Peter Sarsgaard as Cleveland, with Sienna Miller as Jane and Jon Foster (in background) as Art, in Rawson Marshall Thurber's "The Mysteries Of Pittsburgh",
which opened today in numerous select U.S. cities including Chicago and San Francisco.  The film is based on the book by Pulitzer Prize-winning author
Michael Chabon.  (Photo: Peace Arch Entertainment)

The Mysteries Of Pittsburgh

Oh What A Night: Coming Of Age In A 1980s Summer In Pittsburgh
By Omar P.L. Moore/   SHARE
Friday, April 10, 2009

Opening today in select cities in the U.S. and Canada, "The Mysteries Of Pittsburgh", a coming-of-age drama based on the novel by Pulitzer Prize-winning author Michael Chabon, has everything going for it: a reasonably good assemblage of performers anchored by the always great Peter Sarsgaard, exquisite cinematography (Michael Barrett), a beautiful music score (Theodore Shapiro) and natural and iconic locations and landmarks in the Pennsylvania town of Pittsburgh.  What Rawson Marshall Thurber's film lacks however, is a strong screenplay making the characters he shapes compelling enough for anything more than a cursory interest for the audience. 

The film, shot over several weeks in 2006, takes place in the summer in the early 1980s and begins with a golden nostalgic shot of a rotunda door spinning, accompanied by narration from a young 20-something man named Art Bechstein (Jon Foster), who talks about the time of his life in Pittsburgh in the summer of 1983 or thereabouts.  Since his mother's death Art has had a distant and tense relationship (mainly at a swanky restaurant) with his terse father Joseph (Nick Nolte, wearing hard-boiled indignation on his face almost throughout.)  Joseph is a mobster who is the titular head of a crime family, settling scores and doing "jobs" -- something Art is in need of.  A permanent job on Wall Street as a stock broker is Art's reluctant ambition.  With on-and-off girlfriend Phlox (Mena Suvari), who is also Art's boss at his summer job at The Book Barn, a headquarters for their frequent sexual interludes, Art barely has a pulse or purpose in life until he is introduced at a party by a drug-supplying friend (Obid Abtahi) to an alluring socialite and alcoholic named Jane (Sienna Miller, "Factory Girl".)

"The Mysteries Of Pittsburgh", a 2008 Sundance entry hewn into three summer months of the "me decade", achieves a sense of glory and wonderment in the way it is shot and in Mr. Sarsgaard's mastery of a complex, untamed character in Cleveland -- perhaps the name is a running joke about the city just across the Pennsylvania state border but Cleveland is impulsive and unpredictable -- a man Art has strong loyalties to.  Yet the screenplay written by Mr. Thurber, a San Francisco-born filmmaker who directed the film "Dodgeball" several years ago, lacks an edge not only in aspects of character development but also in structure.  The film's actors do what they can but the situations, including a subplot about running afoul of a group of gangsters, feel forced and unconvincing.  There's a faint homage to "White Heat" (1949), the James Cagney classic gangster thriller, and at least one of Mr. Thurber's characters evokes a energy and mentality recalling Mr. Cagney's character's sheer force of will.  Cleveland's ties to Jane are volatile and the three lives of Art, Cleveland and Jane intersect in a significant way, in a summer, narrates lead character Art, that was the only real summer of his life.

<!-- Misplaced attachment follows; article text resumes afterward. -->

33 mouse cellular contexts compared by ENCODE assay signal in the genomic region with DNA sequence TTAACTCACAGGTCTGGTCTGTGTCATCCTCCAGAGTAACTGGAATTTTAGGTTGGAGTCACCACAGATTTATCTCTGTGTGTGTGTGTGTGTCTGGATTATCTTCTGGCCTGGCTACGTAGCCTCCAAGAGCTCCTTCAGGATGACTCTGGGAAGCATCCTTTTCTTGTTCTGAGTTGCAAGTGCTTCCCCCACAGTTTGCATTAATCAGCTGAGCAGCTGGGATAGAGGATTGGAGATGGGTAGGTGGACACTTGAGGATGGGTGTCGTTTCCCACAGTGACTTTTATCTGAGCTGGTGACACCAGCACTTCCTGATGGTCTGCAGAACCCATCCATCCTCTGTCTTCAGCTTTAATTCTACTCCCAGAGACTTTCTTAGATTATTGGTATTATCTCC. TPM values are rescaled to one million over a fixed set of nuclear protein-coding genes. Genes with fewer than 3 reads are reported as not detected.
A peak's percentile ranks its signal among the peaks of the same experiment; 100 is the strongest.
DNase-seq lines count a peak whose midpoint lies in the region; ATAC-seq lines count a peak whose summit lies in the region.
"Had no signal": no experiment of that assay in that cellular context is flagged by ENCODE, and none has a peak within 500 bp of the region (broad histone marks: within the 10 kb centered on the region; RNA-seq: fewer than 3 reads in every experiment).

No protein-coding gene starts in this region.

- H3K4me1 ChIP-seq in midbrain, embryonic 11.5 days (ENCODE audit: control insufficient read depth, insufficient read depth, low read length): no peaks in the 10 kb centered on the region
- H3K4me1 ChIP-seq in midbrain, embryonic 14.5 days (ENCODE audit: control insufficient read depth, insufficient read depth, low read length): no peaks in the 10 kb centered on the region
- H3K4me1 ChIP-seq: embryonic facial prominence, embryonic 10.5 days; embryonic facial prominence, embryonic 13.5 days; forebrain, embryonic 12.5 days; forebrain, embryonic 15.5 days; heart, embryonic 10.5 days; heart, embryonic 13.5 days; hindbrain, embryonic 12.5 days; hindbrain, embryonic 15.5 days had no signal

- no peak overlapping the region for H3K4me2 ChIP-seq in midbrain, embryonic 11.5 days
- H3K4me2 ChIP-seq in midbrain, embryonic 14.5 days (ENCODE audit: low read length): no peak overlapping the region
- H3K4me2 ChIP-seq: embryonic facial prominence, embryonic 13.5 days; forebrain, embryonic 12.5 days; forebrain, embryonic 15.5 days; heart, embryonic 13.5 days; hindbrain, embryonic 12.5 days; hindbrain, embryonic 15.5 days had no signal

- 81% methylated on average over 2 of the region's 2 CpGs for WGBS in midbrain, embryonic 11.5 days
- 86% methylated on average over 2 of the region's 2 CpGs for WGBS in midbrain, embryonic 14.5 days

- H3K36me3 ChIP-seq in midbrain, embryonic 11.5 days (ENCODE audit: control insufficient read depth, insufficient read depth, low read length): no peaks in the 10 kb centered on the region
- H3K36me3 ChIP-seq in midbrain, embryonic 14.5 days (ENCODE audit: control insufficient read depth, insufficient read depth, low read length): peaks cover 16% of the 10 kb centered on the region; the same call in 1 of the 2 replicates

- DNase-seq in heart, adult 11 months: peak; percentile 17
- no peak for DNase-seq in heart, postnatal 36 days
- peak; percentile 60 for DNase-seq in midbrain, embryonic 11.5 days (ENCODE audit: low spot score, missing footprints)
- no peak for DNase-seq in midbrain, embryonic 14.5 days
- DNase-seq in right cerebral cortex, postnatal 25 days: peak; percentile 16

There's a sense of "American Beauty" in "Mysteries" not necessarily due to Ms. Suvari's presence but because traces of Mr. Shapiro's effective music bring to mind Thomas Newman's signature score in Sam Mendes' Oscar-winning film.  Miss Miller does well as an unbalanced person caught in a place she doesn't deserve to be in.  More intelligent a character than the script shows, Jane is passionate, strong and definitive.  While Mr. Sarsgaard ("Boys Don't Cry", "Shattered Glass", "Kinsey") is excellent as Cleveland, Mr. Foster has the most difficult task, having to play the son, student, curiosity-seeker and boyfriend -- all with a straight face, anything but easy, particularly in this film.  His expressively blank slate look represent Art well, and although I haven't read Mr. Chabon's novel you get a sense of the grim edges of melodrama and sporadic piercing of the surface, if not overall satisfaction with Mr. Thurber's film adaptation.

"The Mysteries Of Pittsburgh" is rated R by the Motion Picture Association Of America for strong sexuality, nudity and language.  The film's duration is one hour and 35 minutes.  The film opened today in Chicago and San Francisco, among other U.S. cities.


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